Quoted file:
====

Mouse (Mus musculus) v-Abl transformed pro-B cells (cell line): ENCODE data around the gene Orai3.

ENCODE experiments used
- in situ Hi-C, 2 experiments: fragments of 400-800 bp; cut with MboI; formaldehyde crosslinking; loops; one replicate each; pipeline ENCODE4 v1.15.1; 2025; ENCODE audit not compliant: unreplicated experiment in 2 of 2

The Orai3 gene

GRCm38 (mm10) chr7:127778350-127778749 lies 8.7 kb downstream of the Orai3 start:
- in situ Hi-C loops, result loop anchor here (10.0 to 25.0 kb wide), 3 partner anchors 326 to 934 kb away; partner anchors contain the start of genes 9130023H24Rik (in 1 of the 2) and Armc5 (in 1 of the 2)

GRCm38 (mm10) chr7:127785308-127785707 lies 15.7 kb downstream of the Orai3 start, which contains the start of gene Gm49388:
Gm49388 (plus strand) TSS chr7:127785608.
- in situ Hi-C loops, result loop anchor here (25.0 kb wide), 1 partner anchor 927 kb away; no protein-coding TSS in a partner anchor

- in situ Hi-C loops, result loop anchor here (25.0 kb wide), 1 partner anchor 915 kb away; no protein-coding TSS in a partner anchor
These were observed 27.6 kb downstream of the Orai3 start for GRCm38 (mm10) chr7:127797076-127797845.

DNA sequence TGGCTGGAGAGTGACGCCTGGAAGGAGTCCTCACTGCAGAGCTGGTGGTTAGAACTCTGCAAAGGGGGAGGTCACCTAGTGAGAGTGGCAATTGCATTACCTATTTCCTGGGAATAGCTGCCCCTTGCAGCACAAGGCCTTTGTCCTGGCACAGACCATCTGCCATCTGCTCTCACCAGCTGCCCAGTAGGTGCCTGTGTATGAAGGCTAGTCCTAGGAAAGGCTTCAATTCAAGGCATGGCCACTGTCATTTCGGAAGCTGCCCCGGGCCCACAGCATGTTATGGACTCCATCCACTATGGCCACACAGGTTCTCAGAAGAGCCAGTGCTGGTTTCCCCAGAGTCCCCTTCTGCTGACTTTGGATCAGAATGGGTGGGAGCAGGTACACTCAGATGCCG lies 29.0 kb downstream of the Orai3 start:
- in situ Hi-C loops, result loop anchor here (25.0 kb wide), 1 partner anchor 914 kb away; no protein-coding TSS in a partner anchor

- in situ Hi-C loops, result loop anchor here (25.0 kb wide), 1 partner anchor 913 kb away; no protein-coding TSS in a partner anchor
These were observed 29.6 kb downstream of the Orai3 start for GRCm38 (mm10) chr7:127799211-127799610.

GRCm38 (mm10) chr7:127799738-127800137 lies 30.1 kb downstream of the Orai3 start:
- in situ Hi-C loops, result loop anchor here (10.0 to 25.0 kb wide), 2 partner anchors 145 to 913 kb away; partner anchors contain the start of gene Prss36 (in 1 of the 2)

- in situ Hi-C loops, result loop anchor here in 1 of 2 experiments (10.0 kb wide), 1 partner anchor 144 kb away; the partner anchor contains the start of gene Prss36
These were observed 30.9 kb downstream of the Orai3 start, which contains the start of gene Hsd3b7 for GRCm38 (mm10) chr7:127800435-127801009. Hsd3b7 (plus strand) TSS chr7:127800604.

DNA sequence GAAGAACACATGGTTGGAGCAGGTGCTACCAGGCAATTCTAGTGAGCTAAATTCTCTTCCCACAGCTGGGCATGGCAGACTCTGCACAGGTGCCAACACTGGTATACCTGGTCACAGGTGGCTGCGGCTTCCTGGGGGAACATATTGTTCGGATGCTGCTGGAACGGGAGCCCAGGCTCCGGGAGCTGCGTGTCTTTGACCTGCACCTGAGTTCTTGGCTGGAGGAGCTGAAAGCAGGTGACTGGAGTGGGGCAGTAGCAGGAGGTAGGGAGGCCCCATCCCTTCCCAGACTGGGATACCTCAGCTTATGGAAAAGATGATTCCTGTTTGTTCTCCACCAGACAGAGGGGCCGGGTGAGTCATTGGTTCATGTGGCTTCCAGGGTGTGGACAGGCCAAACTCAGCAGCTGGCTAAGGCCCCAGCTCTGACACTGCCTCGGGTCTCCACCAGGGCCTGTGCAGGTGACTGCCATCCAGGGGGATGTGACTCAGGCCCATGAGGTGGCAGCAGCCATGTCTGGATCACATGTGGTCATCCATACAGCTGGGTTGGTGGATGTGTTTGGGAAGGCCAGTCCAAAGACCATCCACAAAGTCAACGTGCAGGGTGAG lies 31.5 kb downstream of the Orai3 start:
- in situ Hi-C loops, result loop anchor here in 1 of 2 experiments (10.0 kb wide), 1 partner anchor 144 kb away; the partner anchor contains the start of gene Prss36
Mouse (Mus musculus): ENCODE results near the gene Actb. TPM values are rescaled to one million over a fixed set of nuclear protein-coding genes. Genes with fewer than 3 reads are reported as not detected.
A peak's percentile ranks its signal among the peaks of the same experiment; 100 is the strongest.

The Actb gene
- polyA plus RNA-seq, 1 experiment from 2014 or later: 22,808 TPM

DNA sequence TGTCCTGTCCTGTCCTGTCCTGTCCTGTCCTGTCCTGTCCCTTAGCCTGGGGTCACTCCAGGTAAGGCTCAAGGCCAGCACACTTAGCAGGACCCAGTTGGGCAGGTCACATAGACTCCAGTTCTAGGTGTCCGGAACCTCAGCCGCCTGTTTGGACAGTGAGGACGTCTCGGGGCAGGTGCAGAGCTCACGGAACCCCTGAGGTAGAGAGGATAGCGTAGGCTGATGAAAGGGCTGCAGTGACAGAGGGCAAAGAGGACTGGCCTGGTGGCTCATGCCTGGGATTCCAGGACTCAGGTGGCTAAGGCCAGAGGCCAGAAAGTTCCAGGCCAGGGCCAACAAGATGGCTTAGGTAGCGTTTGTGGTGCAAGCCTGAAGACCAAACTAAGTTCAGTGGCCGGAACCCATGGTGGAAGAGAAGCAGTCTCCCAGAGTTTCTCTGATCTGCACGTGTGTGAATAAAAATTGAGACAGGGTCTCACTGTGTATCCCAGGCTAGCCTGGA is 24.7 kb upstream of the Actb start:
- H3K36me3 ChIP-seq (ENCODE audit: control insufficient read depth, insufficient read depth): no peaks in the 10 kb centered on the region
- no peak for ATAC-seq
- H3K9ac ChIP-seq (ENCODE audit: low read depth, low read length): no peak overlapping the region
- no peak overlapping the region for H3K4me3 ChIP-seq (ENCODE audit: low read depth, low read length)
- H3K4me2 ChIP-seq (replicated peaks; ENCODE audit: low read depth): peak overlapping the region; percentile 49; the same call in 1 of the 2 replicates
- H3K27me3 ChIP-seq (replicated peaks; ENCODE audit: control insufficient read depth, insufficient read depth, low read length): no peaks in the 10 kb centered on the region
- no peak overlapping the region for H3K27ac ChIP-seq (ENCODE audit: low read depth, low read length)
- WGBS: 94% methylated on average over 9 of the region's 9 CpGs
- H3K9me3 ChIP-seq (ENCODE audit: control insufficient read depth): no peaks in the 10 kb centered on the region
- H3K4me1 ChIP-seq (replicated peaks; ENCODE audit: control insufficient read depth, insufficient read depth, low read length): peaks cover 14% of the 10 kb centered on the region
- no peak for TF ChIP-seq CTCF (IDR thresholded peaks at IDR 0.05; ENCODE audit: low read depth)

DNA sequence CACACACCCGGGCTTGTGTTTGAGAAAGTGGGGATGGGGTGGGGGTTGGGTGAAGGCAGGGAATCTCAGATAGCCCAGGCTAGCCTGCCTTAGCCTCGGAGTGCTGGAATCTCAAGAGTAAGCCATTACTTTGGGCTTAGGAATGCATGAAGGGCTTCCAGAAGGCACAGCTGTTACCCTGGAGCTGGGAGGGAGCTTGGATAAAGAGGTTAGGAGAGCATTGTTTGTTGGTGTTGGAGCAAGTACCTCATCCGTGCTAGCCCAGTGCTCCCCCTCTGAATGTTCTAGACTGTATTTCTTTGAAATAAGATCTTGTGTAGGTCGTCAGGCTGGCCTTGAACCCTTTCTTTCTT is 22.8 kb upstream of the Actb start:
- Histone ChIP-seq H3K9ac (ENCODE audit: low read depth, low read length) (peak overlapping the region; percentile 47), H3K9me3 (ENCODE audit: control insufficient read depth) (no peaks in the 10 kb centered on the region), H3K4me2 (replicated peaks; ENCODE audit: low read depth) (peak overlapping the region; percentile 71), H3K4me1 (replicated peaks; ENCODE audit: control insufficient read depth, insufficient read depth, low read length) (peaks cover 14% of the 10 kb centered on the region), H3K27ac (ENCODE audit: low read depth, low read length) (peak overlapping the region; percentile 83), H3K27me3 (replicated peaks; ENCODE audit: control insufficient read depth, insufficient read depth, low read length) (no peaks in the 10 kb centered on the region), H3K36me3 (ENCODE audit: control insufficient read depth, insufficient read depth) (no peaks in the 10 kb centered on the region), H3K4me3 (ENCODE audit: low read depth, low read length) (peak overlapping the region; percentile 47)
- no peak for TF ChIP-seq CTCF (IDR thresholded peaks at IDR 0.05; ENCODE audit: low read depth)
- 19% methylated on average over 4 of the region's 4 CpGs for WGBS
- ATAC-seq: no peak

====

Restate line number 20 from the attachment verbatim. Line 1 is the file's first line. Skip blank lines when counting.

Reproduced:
DNA sequence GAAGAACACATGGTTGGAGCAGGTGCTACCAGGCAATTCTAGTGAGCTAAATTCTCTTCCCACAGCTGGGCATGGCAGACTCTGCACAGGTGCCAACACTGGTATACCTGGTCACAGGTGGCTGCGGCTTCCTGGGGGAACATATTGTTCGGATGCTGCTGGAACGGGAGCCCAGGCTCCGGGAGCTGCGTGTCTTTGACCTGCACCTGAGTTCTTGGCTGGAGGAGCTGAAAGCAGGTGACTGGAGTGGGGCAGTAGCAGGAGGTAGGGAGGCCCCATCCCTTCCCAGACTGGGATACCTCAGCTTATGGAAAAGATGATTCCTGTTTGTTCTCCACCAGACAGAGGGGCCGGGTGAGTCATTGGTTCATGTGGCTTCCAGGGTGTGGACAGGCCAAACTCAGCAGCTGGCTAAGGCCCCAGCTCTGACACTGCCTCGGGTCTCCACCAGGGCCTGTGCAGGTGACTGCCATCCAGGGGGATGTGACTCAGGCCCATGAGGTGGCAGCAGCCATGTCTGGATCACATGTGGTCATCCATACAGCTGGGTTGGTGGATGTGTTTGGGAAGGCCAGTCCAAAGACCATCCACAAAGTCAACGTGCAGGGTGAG lies 31.5 kb downstream of the Orai3 start: